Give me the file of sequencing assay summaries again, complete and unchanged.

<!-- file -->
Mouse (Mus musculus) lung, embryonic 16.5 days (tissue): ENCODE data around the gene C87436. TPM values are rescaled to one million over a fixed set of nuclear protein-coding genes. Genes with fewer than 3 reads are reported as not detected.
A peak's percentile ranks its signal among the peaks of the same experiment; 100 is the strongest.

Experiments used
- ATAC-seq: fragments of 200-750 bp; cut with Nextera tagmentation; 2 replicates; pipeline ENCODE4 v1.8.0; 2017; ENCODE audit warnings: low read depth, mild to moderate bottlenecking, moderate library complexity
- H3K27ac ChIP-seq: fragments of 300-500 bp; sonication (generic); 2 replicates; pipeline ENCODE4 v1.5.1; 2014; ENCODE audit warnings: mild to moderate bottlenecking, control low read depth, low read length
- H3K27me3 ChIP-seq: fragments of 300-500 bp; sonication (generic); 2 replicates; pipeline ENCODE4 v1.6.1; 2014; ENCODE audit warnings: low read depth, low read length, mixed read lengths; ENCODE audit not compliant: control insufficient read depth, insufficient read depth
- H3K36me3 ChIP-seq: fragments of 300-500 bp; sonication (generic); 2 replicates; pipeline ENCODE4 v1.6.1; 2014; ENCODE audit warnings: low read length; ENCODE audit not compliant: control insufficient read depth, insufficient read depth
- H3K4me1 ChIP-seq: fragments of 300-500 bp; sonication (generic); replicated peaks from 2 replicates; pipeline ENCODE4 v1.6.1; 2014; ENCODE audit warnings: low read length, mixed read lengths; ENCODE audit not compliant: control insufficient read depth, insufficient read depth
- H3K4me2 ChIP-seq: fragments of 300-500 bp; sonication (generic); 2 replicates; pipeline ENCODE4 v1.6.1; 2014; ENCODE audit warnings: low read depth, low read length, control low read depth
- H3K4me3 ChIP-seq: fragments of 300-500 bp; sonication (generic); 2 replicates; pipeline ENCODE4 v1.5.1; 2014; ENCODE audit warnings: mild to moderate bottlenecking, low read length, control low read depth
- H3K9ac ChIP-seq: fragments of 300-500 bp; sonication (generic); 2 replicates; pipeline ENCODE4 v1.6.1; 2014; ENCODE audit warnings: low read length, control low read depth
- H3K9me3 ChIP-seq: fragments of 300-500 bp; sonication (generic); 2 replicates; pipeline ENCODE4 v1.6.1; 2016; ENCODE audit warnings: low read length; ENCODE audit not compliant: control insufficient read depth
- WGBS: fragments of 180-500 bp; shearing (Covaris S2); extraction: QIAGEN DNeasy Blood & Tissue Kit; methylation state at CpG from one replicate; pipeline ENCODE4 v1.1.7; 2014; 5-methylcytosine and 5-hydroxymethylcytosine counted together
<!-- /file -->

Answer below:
Mouse (Mus musculus) lung, embryonic 16.5 days (tissue): ENCODE data around the gene C87436. TPM values are rescaled to one million over a fixed set of nuclear protein-coding genes. Genes with fewer than 3 reads are reported as not detected.
A peak's percentile ranks its signal among the peaks of the same experiment; 100 is the strongest.

Experiments used
- ATAC-seq: fragments of 200-750 bp; cut with Nextera tagmentation; 2 replicates; pipeline ENCODE4 v1.8.0; 2017; ENCODE audit warnings: low read depth, mild to moderate bottlenecking, moderate library complexity
- H3K27ac ChIP-seq: fragments of 300-500 bp; sonication (generic); 2 replicates; pipeline ENCODE4 v1.5.1; 2014; ENCODE audit warnings: mild to moderate bottlenecking, control low read depth, low read length
- H3K27me3 ChIP-seq: fragments of 300-500 bp; sonication (generic); 2 replicates; pipeline ENCODE4 v1.6.1; 2014; ENCODE audit warnings: low read depth, low read length, mixed read lengths; ENCODE audit not compliant: control insufficient read depth, insufficient read depth
- H3K36me3 ChIP-seq: fragments of 300-500 bp; sonication (generic); 2 replicates; pipeline ENCODE4 v1.6.1; 2014; ENCODE audit warnings: low read length; ENCODE audit not compliant: control insufficient read depth, insufficient read depth
- H3K4me1 ChIP-seq: fragments of 300-500 bp; sonication (generic); replicated peaks from 2 replicates; pipeline ENCODE4 v1.6.1; 2014; ENCODE audit warnings: low read length, mixed read lengths; ENCODE audit not compliant: control insufficient read depth, insufficient read depth
- H3K4me2 ChIP-seq: fragments of 300-500 bp; sonication (generic); 2 replicates; pipeline ENCODE4 v1.6.1; 2014; ENCODE audit warnings: low read depth, low read length, control low read depth
- H3K4me3 ChIP-seq: fragments of 300-500 bp; sonication (generic); 2 replicates; pipeline ENCODE4 v1.5.1; 2014; ENCODE audit warnings: mild to moderate bottlenecking, low read length, control low read depth
- H3K9ac ChIP-seq: fragments of 300-500 bp; sonication (generic); 2 replicates; pipeline ENCODE4 v1.6.1; 2014; ENCODE audit warnings: low read length, control low read depth
- H3K9me3 ChIP-seq: fragments of 300-500 bp; sonication (generic); 2 replicates; pipeline ENCODE4 v1.6.1; 2016; ENCODE audit warnings: low read length; ENCODE audit not compliant: control insufficient read depth
- WGBS: fragments of 180-500 bp; shearing (Covaris S2); extraction: QIAGEN DNeasy Blood & Tissue Kit; methylation state at CpG from one replicate; pipeline ENCODE4 v1.1.7; 2014; 5-methylcytosine and 5-hydroxymethylcytosine counted together